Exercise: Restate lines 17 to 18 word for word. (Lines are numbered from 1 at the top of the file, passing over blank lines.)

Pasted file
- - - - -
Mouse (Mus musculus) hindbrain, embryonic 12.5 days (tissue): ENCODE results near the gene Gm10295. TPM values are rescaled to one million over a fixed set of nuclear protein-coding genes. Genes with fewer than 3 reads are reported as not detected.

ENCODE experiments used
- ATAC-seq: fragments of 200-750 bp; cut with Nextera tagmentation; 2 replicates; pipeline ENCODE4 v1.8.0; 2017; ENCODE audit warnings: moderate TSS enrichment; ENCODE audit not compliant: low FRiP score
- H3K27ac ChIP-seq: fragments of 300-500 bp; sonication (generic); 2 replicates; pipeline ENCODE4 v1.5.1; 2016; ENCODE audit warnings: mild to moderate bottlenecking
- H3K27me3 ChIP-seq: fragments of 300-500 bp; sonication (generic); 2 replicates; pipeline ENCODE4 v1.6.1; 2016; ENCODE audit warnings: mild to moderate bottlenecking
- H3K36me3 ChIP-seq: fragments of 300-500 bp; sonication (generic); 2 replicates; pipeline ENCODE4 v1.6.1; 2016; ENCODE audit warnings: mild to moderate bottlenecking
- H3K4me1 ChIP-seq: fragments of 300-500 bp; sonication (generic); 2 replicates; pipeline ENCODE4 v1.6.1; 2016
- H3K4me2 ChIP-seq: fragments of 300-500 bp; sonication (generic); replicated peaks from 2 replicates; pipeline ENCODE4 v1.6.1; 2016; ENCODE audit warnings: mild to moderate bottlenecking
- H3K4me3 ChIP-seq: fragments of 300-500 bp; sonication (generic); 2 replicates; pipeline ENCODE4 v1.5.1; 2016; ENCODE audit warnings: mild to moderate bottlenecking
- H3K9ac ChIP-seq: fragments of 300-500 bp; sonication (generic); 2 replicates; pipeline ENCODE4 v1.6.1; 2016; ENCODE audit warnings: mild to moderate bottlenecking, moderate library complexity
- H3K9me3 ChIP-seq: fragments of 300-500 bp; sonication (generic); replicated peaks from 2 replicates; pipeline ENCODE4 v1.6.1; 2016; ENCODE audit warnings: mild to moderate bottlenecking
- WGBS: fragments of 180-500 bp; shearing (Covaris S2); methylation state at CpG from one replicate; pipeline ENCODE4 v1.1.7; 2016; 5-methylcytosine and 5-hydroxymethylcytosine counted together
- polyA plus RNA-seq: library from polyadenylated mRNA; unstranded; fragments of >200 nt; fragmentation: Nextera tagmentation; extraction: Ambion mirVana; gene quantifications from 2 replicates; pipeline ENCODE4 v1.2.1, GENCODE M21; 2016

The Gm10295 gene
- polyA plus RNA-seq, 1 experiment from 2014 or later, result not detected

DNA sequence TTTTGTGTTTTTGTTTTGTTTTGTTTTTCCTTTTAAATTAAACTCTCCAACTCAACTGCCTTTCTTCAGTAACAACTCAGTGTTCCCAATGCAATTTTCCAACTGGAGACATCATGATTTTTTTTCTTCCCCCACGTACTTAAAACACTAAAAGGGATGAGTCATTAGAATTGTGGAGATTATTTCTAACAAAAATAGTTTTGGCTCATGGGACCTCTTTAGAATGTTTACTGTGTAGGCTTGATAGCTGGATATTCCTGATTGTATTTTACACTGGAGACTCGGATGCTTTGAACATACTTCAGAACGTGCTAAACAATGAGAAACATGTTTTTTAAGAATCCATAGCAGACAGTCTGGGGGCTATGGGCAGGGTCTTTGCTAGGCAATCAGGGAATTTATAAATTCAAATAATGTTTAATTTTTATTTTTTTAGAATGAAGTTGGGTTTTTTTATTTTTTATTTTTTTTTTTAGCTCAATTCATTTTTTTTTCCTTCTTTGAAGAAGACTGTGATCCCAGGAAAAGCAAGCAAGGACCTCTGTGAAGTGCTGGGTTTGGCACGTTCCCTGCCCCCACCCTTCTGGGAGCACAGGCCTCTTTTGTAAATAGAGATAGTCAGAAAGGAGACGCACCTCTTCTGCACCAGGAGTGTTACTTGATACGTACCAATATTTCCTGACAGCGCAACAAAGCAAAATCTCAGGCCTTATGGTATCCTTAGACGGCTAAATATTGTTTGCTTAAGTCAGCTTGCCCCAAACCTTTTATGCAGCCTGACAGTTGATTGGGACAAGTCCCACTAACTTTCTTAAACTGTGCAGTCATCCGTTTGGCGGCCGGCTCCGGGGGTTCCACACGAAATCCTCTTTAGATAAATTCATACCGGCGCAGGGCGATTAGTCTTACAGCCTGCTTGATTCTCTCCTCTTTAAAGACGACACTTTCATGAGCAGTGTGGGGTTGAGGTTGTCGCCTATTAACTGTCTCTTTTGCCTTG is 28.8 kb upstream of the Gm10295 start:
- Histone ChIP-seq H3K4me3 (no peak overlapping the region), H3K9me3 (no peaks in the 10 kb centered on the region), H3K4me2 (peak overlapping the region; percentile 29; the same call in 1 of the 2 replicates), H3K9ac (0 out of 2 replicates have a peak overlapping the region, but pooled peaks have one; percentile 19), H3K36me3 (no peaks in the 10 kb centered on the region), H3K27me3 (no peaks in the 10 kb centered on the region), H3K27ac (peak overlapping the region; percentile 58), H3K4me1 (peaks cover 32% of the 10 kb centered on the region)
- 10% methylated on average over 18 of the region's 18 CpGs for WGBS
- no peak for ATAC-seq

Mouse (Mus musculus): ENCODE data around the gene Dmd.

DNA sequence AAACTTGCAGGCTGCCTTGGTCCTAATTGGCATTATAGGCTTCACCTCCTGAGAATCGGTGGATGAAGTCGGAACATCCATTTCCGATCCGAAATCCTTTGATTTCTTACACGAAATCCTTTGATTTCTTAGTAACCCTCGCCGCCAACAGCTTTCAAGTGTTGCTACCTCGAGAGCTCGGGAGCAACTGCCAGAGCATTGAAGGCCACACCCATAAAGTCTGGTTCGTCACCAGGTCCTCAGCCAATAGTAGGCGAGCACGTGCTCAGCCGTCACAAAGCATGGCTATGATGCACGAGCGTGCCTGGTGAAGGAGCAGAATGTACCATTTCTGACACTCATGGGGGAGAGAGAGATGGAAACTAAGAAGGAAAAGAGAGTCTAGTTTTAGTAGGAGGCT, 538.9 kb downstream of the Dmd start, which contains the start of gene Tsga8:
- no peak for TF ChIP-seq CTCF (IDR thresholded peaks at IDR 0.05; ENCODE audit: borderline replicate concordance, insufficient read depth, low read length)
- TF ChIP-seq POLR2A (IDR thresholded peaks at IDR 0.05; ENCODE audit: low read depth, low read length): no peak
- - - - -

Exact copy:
- Histone ChIP-seq H3K4me3 (no peak overlapping the region), H3K9me3 (no peaks in the 10 kb centered on the region), H3K4me2 (peak overlapping the region; percentile 29; the same call in 1 of the 2 replicates), H3K9ac (0 out of 2 replicates have a peak overlapping the region, but pooled peaks have one; percentile 19), H3K36me3 (no peaks in the 10 kb centered on the region), H3K27me3 (no peaks in the 10 kb centered on the region), H3K27ac (peak overlapping the region; percentile 58), H3K4me1 (peaks cover 32% of the 10 kb centered on the region)
- 10% methylated on average over 18 of the region's 18 CpGs for WGBS